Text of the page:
Readings — From the May 2015 issue

Municipal Bonds

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From a class-action lawsuit filed in February against the city of Ferguson, Missouri, for excessively fining and imprisoning residents for minor infractions. In March, the Department of Justice concluded that Ferguson relies on the “enforcement of code provisions” to generate a significant portion of revenue and that the police disproportionately target black residents. African Americans make up 67 percent of the population of Ferguson but receive 90 percent of tickets and face 93 percent of arrests.

Ronnie Tucker was arrested and taken to the Ferguson jail in May 2013. Jail staff informed him that he was being kept pursuant to a warrant in traffic cases from the city of Cool Valley, which paid Ferguson to house its inmate debtors. Tucker was never allowed to shower and spent weeks in the same clothes. He was not given hand soap or allowed to brush his teeth. He and other inmates begged to be allowed to wash themselves, but staff refused. Instead, multiple inmates were forced to sleep on the floor because there were not enough beds to accommodate all the debtors. Tucker was forced to sleep next to a dirty toilet surrounded by walls covered with urine, blood, and mucus.

Keilee Fant is a thirty-seven-year-old single mother. She works as a certified nursing assistant. In the past two decades, the city of Ferguson has jailed Fant more than a dozen times for her inability to make monetary payments on old traffic tickets, including one occasion in which she was held for nearly fifty days without a toothbrush, toothpaste, soap, shower, or change of clothes. During that time, Fant missed her father’s funeral. Fant was confined in a cell that lacked basic hygiene (for example, she was not given feminine products for menstruation), medical care, and adequate food. On one occasion, an elderly woman being held was shivering because staff refused to give women more than one blanket each. After Fant allowed the woman to share her blanket, the guards began shouting at the women that they were “stanky-ass dykes” and “dirty whores.” On numerous occasions, guards mocked the women and would shout things like: “You hoes stink” and “You need to wash out your coochies.”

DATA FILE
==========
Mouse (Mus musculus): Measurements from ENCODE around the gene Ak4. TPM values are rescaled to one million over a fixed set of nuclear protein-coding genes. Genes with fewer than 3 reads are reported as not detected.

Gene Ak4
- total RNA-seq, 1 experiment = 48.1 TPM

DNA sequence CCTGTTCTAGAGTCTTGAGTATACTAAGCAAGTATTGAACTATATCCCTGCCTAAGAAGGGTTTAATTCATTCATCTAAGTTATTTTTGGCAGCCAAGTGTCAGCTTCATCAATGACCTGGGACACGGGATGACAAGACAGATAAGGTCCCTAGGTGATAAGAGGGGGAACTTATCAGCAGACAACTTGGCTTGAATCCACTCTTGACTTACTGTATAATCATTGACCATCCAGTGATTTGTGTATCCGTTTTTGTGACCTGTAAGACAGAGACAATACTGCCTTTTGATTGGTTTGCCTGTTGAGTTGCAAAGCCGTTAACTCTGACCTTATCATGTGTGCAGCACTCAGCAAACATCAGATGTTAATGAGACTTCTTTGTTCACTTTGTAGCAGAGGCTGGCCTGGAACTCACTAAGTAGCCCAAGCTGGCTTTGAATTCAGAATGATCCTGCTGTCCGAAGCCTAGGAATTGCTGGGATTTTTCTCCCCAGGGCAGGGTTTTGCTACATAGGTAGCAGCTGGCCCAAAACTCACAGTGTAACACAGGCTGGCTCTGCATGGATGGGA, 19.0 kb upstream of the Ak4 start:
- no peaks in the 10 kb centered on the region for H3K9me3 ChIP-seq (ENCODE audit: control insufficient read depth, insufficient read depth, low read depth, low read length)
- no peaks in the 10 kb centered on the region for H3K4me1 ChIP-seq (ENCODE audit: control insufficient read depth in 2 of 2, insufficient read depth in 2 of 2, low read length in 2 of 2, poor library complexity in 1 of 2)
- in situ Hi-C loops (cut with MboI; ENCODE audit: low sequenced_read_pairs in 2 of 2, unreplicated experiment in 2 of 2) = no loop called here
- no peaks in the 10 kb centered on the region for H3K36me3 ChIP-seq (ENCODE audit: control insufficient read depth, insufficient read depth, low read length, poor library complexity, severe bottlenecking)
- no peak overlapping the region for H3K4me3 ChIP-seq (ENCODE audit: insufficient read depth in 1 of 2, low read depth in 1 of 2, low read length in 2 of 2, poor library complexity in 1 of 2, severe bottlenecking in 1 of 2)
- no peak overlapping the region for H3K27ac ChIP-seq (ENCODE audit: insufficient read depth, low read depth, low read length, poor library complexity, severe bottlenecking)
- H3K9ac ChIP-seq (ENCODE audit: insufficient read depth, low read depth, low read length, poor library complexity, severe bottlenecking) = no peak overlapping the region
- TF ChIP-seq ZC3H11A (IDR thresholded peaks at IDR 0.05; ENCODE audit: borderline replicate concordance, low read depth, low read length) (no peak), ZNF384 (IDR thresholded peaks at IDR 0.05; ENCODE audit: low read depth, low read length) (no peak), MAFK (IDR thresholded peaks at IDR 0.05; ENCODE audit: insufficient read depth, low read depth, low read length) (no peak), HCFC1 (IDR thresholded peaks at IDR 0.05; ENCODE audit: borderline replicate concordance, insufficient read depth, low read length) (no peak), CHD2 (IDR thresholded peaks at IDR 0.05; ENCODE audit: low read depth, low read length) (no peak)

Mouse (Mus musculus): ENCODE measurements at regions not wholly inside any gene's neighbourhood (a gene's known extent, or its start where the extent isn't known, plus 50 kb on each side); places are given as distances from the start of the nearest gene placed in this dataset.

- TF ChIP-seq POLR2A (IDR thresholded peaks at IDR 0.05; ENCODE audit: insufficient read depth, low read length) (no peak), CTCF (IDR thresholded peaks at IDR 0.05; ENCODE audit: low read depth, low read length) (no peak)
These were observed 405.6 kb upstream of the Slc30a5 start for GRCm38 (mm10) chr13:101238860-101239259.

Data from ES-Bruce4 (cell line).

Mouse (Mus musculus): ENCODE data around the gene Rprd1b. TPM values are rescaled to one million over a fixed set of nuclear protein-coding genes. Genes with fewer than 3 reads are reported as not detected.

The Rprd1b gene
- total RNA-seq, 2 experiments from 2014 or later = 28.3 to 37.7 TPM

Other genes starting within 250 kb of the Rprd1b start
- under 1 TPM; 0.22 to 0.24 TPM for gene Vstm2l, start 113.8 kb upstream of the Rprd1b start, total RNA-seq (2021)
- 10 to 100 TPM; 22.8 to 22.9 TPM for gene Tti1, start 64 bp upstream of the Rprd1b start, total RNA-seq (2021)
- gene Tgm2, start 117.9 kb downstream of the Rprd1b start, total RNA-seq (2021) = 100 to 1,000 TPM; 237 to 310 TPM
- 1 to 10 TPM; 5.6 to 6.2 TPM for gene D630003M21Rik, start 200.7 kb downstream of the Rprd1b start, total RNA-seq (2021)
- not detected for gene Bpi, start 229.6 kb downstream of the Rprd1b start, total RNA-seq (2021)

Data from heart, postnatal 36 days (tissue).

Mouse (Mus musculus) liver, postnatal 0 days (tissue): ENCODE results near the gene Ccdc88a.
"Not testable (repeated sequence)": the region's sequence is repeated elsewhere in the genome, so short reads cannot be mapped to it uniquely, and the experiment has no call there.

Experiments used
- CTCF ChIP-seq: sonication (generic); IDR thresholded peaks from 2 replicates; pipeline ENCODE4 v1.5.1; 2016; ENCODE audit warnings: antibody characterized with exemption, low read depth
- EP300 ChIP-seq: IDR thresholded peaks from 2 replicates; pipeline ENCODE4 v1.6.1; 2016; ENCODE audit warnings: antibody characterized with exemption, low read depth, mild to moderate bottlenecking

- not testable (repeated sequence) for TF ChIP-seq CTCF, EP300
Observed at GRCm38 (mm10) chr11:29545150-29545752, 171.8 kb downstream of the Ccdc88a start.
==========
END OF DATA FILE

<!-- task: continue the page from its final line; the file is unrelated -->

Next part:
Roelif Carter is a sixty-two-year-old disabled military veteran given tickets by the city of Ferguson more than ten years ago. Each time Carter was held in the Ferguson jail was a humiliating and dangerous experience. He was not permitted a toothbrush or toothpaste and was not permitted to shower or wash his clothes. The water available to inmates, released from an apparatus connected to the top of the toilet, caused Carter to develop a sore throat whenever he drank it. Jail staff also refused to allow Carter the medication that he takes for high blood pressure and the head-pain medication for his brain aneurysm.

Allison Nelson is a twenty-three-year-old woman. She works now at a clothing store making near minimum wage. Nelson has been jailed on two occasions by the city because she has not been able to pay fines and costs from traffic tickets. Because of the threat of jail and constant cycle of increasing debts to the city of Ferguson, Nelson has been afraid to leave her home or even to get into a car as a passenger. Nelson’s dream for years has been to join the navy. After passing the relevant tests as a teenager, she was told by her recruiter that she could not join until she fixed all her unpaid traffic warrants and tickets.